Still Tomorrow (2016, Fan Jian)

Great hook for a film – small town poet with cerebral palsy becomes famous online, her fame and newfound self-confidence shaking up her home life. We booked our True/False schedule based mostly on subject matter of the documentaries (Katy is going to Hubei, where this movie is set), not watching trailers or knowing anything about their formal presentations, so we were bowled over by the cinematic beauty in Strong Island, LoveTrue, Manifesto and this one. It’s an amazing story on its own, but the filmmaker also finds ways to visualize Xiuhua’s poetry, showing text onscreen and filming the natural environment around the house where she wrote the words.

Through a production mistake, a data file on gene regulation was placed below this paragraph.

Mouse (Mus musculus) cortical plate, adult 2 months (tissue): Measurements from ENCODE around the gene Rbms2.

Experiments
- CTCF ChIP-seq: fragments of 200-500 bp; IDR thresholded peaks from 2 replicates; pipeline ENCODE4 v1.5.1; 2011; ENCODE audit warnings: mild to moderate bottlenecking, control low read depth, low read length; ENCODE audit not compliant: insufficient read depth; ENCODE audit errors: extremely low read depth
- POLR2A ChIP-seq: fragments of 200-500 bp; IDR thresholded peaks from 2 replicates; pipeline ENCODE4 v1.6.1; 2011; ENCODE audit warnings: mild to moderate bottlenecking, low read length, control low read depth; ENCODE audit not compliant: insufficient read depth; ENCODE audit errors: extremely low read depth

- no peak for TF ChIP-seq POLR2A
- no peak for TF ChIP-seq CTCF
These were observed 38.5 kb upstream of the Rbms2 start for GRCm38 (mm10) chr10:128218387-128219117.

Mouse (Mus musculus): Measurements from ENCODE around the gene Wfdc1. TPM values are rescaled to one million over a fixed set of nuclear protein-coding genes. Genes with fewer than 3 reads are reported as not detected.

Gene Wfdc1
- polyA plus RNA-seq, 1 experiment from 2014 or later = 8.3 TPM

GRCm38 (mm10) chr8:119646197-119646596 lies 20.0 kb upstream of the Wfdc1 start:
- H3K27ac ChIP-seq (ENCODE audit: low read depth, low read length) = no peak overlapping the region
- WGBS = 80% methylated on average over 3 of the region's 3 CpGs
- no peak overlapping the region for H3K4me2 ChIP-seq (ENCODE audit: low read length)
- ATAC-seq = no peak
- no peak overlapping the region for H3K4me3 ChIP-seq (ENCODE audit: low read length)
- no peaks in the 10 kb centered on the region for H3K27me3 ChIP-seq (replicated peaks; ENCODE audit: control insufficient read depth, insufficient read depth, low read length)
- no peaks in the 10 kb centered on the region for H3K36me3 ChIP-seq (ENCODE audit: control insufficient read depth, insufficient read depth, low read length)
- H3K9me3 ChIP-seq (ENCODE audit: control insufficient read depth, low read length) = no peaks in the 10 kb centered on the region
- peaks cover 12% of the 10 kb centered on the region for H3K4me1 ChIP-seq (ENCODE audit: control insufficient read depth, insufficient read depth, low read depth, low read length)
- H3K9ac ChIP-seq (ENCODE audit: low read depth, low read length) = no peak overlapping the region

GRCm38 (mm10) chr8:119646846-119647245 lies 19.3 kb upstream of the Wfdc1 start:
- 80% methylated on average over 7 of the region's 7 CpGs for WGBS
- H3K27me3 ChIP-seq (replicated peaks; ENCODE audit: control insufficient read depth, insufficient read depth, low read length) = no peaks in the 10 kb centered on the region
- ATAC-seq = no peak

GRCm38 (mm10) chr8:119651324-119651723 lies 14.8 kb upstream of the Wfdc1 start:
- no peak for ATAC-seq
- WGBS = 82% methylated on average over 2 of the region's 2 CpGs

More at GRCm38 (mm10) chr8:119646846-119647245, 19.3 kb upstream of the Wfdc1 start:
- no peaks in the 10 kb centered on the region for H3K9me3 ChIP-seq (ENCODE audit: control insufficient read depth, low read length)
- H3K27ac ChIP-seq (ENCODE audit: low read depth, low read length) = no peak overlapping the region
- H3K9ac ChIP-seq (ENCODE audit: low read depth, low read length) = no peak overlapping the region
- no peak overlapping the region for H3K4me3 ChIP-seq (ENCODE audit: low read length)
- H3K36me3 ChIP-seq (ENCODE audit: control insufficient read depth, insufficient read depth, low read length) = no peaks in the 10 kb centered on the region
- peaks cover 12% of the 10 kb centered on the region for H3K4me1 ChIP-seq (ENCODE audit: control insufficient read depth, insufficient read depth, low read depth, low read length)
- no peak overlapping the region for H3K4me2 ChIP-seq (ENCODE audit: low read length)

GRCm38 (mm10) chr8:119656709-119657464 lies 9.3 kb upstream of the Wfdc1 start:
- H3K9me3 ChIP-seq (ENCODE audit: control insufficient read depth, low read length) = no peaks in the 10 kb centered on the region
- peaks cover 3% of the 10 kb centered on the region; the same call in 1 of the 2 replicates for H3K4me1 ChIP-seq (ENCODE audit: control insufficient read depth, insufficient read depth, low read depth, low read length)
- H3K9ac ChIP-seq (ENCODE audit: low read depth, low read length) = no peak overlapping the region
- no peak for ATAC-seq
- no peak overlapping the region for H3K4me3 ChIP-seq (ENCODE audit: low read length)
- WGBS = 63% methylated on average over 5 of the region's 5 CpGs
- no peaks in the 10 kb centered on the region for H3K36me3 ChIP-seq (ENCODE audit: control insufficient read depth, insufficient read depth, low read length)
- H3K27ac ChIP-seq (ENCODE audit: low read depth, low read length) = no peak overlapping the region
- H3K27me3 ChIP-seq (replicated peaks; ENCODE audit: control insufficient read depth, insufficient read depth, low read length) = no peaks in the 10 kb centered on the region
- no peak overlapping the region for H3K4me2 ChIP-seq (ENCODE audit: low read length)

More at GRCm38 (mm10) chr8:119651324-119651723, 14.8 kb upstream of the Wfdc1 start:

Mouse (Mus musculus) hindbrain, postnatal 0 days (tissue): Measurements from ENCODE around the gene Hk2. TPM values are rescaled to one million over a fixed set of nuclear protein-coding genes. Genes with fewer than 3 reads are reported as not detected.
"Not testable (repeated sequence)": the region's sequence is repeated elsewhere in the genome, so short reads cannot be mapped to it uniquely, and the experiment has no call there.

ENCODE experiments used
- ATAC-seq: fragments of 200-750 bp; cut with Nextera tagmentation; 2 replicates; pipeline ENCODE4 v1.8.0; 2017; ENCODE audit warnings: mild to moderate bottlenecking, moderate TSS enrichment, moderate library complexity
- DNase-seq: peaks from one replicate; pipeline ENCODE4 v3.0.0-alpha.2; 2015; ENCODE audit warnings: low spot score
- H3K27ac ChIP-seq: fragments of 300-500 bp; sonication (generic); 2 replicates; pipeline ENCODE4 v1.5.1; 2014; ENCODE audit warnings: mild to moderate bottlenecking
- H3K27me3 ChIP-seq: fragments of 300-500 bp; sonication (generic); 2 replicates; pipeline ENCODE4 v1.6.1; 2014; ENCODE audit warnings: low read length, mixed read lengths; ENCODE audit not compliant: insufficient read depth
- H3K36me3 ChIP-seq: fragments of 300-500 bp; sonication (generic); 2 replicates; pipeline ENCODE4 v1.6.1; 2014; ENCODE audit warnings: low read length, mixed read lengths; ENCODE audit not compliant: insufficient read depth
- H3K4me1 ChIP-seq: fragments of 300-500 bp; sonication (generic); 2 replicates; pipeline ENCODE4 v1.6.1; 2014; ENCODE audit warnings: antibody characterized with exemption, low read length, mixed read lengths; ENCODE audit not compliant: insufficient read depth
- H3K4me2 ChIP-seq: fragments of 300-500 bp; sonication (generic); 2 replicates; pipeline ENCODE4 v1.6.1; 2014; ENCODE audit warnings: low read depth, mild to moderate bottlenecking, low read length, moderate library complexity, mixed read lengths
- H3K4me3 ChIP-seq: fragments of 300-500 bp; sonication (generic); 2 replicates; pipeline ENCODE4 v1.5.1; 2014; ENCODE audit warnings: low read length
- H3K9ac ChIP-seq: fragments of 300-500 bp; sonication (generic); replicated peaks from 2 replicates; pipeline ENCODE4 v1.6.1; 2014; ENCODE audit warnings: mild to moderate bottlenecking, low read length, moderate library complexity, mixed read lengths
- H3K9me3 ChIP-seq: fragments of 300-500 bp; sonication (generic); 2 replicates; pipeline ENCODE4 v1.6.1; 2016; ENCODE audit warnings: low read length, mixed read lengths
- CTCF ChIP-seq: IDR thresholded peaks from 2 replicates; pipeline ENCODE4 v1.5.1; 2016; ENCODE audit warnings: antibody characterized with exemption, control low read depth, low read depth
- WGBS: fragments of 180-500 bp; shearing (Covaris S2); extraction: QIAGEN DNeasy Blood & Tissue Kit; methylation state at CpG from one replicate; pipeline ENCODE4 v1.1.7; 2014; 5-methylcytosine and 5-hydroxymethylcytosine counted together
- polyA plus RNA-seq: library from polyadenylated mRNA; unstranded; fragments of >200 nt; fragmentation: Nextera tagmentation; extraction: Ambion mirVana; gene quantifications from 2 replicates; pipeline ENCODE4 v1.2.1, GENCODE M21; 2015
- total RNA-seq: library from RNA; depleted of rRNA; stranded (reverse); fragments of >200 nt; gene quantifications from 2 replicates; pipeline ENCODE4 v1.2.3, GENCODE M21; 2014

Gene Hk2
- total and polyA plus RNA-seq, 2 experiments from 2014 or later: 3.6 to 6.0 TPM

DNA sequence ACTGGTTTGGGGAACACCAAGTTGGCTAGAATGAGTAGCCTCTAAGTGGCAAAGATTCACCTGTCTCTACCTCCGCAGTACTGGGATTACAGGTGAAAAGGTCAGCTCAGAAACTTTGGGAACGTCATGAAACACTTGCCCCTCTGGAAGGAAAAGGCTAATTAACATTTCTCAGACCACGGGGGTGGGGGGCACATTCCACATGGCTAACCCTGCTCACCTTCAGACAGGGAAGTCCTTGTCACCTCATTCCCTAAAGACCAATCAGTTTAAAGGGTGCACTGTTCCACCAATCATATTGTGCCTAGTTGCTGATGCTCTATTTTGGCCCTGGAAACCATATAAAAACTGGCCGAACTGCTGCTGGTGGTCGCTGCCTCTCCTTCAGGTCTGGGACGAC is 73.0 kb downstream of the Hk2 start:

The poetry and the film are extremely bittersweet. She uses her fame and money to get a divorce from the husband she’s never loved while her mother is dying of cancer. The husband is open on-camera about his contempt for her and has a girlfriend in Beijing, though he seems to love Xiuhua’s parents and their child. She’s invited to academic conferences, press events and even reality TV, and her media people are concerned that the divorce will hurt her fame. She finally pays off the husband and after the divorce they ride home together, with him grinning like mad. She seems very independent, giving confident answers to press and fan questions, flirting with the filmmaker and a conference panelist, but she’s deeply vulnerable in the poetry, and says her life has been a failure if she hasn’t found love.